"Knowledge is Knowing Frankenstein isn’t the Monster, Wisdom is Knowing Frankenstein is the Monster”
- Alexandra Melnick
Before the EMR came on the scene, the physicians I work with tell me the extent of patient “data” was what could be stuffed into a manila file folder bursting at the seams. In whatever condition it lived in, healthcare data has been collected and used not only to treat patients, but to support the billing and claims process, as well. With the advent and expansion of EMRs, the amount of patient data being recorded has expanded exponentially. Reports say that in 2011 the data from the U.S. healthcare system alone reached 150 exabytes. At this rate of growth, big data for U.S. healthcare will soon reach the zettabyte (10^21 gigabytes) scale and, not long after, the yottabyte (10^24 gigabytes)!
Not only is this a massive volume of data, but it poses the additional challenge of coming in two flavors: structured and unstructured. For anyone not familiar with these terms, picture writing a review for a product on Amazon – choosing between 1 and 5 stars is discrete, structured data, but actually typing out the more detailed review in sentences is unstructured data. Like writing a narrative review of a product online, much of a patient’s clinical data is stored unstructured such as in clinical notes. So, the sheer volume combined with the challenges of unstructured data consumption has heralded the help of Big Data scientists and technology. The goal is to try to make sense of the data to extract as much value as possible from it. To utilize this vast amount of healthcare data, it needs to be properly maintained, curated, and structured so that patients, health systems, and startups will benefit.
So, what is Data Governance? Data Governance is a quality control discipline for assessing, managing, using, improving, monitoring, maintaining, and protecting organizational information. Think of it as how a world-class gardener needs to run their garden – they need to choose the appropriate seeds or crops, decide where to plant them, choose the best soil, and nurture them with the right fertilizer and water at the right times. A health system that ignores Data Governance will be in for a long reporting winter if they can’t reap the benefits of great, usable data. Or, to use the analogy of the quote at the start of this post, if Dr. Frankenstein had better quality control for assessing and managing the brains for his “science project”, he would have gotten into a lot less trouble!
The goal of Data Governance in healthcare, specifically, is for patient data to be complete and valid, to be understood throughout the organization (e.g. a health system), and to have maximum value. When an organization meets these criteria, their data will be ripe for use by modern technology and experts who can leverage it for population management, predictive analytics, precision medicine and more. When executed properly, data governance enables us to squeeze out wisdom from the raw data knowledge.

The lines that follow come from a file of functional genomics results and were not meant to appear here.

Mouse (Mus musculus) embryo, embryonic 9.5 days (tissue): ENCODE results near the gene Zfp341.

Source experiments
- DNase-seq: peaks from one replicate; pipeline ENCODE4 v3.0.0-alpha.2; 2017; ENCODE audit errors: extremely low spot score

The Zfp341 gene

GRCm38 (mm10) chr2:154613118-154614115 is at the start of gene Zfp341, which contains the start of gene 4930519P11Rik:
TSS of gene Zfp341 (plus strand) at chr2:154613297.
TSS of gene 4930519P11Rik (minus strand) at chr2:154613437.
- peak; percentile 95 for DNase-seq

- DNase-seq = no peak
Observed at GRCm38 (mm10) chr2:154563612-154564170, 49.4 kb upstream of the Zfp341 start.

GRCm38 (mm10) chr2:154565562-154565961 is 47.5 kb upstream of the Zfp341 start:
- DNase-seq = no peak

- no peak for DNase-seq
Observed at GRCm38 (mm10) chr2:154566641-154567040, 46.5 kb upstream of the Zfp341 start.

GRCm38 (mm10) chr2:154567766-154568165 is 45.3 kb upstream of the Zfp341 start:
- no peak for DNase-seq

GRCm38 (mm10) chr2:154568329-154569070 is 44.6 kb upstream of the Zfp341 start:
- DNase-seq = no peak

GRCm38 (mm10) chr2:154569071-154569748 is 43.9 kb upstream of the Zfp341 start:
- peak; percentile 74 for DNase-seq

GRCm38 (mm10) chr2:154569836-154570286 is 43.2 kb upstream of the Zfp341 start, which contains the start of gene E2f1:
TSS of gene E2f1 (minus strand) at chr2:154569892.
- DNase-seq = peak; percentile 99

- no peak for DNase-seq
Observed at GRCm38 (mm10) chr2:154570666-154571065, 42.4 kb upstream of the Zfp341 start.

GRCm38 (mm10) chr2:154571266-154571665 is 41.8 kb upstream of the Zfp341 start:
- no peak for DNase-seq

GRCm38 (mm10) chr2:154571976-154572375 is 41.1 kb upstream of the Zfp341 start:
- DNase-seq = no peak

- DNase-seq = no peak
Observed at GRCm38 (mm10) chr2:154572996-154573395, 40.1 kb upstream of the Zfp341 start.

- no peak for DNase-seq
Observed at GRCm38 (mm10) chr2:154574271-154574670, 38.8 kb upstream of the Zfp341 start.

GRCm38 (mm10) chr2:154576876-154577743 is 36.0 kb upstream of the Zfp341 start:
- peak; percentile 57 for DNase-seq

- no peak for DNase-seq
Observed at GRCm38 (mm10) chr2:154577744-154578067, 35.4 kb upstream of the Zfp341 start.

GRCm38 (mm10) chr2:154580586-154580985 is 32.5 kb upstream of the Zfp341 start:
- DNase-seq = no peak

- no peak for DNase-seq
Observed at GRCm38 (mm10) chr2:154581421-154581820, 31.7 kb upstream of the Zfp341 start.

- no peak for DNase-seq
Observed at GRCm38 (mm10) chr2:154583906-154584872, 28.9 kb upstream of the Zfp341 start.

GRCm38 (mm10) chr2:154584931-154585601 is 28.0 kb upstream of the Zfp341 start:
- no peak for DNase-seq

As with most things health tech, Data Governance may not sound like the most glamorous undertaking. But for those of us who constantly look for ways to put technology to work for patients and providers, it’s exciting! Forward-thinking health systems are paving the way by investing in this area of focus. The University of Mississippi worked for 18 months on Data Governance without producing a single report. But, this hard work has paid dividends, allowing them to produce 40 data visual apps and 1,200 reports with just five report writers due to the groundwork in place. UPMC recently partnered with informatics to build a single backbone of data re-usability for clean, safe and connected data.
Startups are emerging to help meet the need for data governance and advocate for its importance – with investors in tow. Heureka Software recently raised $1.1M in seed funding to help work with "Dark Data” (No, not Dark Matter – scientists are still working on figuring that out….). Dark data represents all electronically stored artifacts and files that are outside of core transaction-based systems. Phemi Health Systems, a Hadoop-based big data warehouse with a heavy emphasis on privacy and data governance, has also received up to $15M in funding.
The further adoption of strong Data Governance processes and tools will take the countless pieces of data scattered throughout patient stories and mold it into actionable wisdom to help patients both today and in the future. Healthcare has always been a bit of a “horse-and-buggy” when compared to other industries. This is partially due to a technology aversion (that has been rapidly improving in recent years) and the industry regulations that make it challenging for innovation to disrupt this space as quickly as it wants (and needs) to disrupt it. Data Governance may not be as exciting as virtual reality or self-driving cars, but these early successes show how powerful this knowledge can become with the right expertise and discipline.